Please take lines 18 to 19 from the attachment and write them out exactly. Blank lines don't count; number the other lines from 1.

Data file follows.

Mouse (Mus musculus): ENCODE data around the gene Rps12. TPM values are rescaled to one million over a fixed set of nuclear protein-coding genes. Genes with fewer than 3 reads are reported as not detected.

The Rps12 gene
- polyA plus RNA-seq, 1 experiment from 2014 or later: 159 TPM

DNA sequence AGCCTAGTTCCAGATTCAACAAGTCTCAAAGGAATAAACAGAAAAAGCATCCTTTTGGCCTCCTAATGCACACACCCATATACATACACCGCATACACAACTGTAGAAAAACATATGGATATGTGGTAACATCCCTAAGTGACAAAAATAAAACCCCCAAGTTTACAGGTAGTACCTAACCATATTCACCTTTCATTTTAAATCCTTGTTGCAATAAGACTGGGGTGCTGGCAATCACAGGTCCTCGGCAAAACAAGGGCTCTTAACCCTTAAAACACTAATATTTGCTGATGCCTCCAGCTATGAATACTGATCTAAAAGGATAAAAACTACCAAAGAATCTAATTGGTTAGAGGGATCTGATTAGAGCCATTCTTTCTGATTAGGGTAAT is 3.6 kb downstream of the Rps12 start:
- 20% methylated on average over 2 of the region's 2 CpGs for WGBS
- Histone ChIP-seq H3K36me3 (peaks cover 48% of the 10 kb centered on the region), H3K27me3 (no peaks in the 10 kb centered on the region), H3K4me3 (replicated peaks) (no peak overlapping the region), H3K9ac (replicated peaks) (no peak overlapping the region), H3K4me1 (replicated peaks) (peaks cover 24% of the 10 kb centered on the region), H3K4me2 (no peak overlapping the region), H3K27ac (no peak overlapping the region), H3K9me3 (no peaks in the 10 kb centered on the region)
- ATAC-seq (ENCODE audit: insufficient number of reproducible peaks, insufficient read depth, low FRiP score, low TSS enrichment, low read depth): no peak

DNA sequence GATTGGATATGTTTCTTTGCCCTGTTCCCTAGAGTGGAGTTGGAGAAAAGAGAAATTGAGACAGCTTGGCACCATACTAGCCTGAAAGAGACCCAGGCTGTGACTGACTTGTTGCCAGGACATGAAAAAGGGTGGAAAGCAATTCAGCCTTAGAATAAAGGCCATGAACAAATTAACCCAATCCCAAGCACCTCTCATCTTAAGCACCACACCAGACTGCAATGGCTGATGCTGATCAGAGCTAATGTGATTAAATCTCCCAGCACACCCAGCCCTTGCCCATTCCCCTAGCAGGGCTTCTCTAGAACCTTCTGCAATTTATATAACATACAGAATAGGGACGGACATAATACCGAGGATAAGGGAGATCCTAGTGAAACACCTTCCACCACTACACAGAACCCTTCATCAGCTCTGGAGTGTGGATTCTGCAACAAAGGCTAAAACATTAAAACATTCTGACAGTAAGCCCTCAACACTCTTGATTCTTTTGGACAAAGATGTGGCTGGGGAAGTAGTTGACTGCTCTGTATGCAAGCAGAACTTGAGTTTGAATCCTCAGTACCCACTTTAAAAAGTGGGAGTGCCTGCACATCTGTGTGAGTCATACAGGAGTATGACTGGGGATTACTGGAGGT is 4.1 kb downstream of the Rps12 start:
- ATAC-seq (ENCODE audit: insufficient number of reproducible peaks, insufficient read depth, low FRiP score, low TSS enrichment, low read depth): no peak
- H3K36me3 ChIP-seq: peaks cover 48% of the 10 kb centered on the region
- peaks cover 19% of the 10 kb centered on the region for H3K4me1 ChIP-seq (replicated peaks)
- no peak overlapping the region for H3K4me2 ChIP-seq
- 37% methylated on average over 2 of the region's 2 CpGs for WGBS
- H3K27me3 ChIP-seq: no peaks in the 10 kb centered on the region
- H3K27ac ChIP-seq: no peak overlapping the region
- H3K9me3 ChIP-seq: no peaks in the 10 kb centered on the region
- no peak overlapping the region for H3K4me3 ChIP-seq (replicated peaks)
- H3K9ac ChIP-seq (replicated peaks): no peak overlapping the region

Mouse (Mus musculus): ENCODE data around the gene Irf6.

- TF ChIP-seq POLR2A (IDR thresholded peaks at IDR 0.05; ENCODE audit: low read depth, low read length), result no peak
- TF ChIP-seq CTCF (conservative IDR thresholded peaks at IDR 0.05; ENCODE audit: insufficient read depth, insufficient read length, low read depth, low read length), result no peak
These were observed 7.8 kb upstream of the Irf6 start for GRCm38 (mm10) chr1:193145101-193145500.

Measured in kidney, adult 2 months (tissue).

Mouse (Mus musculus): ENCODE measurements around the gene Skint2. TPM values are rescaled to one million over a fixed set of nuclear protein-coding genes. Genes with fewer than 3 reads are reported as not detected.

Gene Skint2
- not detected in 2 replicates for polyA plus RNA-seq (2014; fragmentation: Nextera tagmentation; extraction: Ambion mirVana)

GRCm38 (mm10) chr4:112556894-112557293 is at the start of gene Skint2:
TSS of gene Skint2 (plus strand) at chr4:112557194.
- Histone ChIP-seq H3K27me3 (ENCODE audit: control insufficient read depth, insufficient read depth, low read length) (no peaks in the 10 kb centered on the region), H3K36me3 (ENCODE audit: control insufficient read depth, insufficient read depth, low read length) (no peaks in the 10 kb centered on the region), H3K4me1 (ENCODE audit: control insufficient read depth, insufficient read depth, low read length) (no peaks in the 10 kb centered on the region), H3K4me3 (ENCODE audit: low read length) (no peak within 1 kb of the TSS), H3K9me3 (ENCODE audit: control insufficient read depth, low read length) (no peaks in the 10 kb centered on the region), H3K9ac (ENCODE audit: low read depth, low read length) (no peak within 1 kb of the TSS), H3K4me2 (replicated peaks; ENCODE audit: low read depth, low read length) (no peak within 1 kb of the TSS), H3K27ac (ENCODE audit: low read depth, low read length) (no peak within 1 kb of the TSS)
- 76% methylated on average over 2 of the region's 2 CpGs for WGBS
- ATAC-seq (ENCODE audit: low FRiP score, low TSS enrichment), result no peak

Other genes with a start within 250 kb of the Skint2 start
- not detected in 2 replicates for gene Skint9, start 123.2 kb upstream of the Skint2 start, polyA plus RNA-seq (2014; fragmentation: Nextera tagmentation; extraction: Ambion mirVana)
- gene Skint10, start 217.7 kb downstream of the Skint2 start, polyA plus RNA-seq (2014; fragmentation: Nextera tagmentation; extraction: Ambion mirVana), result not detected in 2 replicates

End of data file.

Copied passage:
- H3K9ac ChIP-seq (replicated peaks): no peak overlapping the region

Mouse (Mus musculus): ENCODE data around the gene Irf6.